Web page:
Festive Cheer!

Almost a month ago I put out apples on my obelisk to see if any birds would feed on them. A week later and I had video footage of a female blackbird eating them. Perhaps you are wondering if I continued putting apples out and if any other birds have taken interest in them. Well, the answers are yes and yes!

Starlings have now discovered this food source but then again they are pretty sharp when it comes to finding food! I haven’t any photos of them yet although perhaps a video would be more entertaining with them. However the photos above were taken rather quickly through my window when I spotted a partial albino male blackbird being supervised by a female blackbird from the branches above.

Partial albino blackbirds visit my garden every day and the one shown above I do believe has the whitest head of feathers of all those that visit. I would love to get photos of this bird from outside but it is very quick to fly off if I am outside. In contrast, I have noticed that the female blackbirds are quite happy to carry on feeding on the ground if I walk past them.

Festive Cheer? Perhaps you are wondering about the title of this post. Well, I really enjoy receiving comment on my posts and often get told interesting and funny stories – I just had to share this one.

Thanks, Wildlife Gardener for telling me about your experience in feeding apples to the birds: β€œIt reminded me of when our boys were young and we had a surfeit of apples after Halloween one year. A flock of fieldfares flew down each day to the roof of the garage where we’d placed the apples. They gorged themselves and staggered about quite tipsy on the cidery mead πŸ™‚ β€œ.

I laughed when I read that – it had never occurred to me that the birds could get tipsy with the apples! Perhaps that was why the female blackbird was on watch above. Ahh but the ones she will really need to be on watch for will definitely be the starlings and if they do get tipsy I hope I catch them on camera!

The photos above were taken in my garden on 12th December 2007.

6 thoughts on “Festive Cheer!

  1. Last year, when we had a rather mild winter, I also feeded “my” birds with apples. It was a first go. But after 2 1/2 months I could take the apples away, they weren’t touched. Probably the birds prefered the other I gave them. This year, however, I’ll try again and we’ll see….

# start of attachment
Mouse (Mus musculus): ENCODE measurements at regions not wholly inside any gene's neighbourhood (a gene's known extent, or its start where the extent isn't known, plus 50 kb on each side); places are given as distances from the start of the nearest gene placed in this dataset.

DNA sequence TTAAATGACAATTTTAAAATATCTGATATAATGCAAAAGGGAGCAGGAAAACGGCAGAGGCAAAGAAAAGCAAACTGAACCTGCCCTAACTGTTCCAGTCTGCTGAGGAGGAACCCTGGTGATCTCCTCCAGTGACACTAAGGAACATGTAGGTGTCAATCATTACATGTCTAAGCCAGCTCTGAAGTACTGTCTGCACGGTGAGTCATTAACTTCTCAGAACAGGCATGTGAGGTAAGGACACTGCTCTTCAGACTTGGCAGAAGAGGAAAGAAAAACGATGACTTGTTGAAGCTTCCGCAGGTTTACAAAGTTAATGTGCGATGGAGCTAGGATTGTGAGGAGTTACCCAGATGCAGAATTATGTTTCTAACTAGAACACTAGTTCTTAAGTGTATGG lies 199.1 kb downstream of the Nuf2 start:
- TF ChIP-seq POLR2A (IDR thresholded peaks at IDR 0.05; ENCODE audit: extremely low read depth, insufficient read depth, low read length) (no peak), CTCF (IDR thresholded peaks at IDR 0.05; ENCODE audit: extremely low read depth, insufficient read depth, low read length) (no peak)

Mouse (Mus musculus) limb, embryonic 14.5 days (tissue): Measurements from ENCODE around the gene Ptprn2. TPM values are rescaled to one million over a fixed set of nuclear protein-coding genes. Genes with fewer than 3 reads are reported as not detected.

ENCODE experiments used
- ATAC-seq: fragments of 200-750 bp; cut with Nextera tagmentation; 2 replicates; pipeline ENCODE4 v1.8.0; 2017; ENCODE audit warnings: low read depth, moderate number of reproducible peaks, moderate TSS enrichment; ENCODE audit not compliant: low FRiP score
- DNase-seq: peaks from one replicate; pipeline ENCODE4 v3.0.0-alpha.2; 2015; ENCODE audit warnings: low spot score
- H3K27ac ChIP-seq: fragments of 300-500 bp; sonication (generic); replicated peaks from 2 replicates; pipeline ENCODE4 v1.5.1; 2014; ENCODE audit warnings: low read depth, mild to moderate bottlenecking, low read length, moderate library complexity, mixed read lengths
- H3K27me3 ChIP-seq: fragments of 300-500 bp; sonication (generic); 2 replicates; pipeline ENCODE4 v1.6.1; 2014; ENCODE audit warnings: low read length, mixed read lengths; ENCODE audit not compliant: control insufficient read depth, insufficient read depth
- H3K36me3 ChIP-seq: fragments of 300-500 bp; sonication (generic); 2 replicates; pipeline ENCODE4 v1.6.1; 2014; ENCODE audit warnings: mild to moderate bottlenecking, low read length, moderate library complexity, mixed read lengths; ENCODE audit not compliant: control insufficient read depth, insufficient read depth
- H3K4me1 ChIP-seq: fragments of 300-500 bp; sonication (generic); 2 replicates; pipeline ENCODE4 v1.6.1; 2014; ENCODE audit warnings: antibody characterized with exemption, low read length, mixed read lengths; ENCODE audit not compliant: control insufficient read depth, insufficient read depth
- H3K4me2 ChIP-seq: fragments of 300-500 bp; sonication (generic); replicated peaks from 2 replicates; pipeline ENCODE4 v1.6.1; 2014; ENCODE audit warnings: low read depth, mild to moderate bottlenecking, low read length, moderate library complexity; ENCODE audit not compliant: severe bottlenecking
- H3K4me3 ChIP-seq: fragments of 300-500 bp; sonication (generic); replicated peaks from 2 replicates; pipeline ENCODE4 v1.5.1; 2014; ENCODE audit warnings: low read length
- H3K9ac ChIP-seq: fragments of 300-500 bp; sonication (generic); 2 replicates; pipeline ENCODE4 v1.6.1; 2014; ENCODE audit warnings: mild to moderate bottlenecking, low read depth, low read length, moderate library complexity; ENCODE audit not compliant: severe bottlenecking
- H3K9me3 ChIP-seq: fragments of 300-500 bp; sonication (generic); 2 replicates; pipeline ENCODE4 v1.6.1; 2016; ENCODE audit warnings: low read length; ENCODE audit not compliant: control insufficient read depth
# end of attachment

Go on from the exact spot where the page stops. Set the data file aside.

Have a good time, Shirl!

  2. I watched the blackbirds eating apples in my garden yesterday… but I must admit they weren’t as handsome as yours! We don’t have any albinos… just scruffy “black” birds. It was a real treat to see your multi-coloured ones!

  3. Hi again, Barbara and Jane πŸ™‚

    Barbara – I have to be honest and say I wondered if my apples would be touched too. Initially I had the obelisk in a border beside a pine tree but after a few days I moved it to beside the cotoneaster as there were still a few berries left there and it had a seed feeder beside it. I think perhaps it is the location that is the key – perhaps if you put your apples near other feeders that might help Thanks – wishing you good cheer too πŸ˜€

    Jane – Yep, the albino blackbird is really quite handsome isn’t he? Good to hear that you too have birds eating apples in your garden – where do you put yours? I have to say I am also quite fond of the scruffy ones too but I suppose I have quite a variety. Thanks, I will have to see if I can catch all the albinos on camera as no two have the same white feather patterns πŸ˜€

  4. Not many partial albino’s around my neck of the woods. The ones i have seen in the past are usually wing/body. Your right, he’s a very handsome chap

  5. Hi again, st πŸ™‚

    Yes, he is! Most of the partial albino blackbirds that visit my garden have head markings in varying degrees – there are at least four. Another I only notice when it is fighting and then I eee the long white feather down its back and through the tail πŸ˜€

  6. He’s gorgeous. The one I used to have coming here disappeared at the end of last summer. I’ve an awful feeling the hawk may have got him. He only had white on his cheeks and a couple in the wings.

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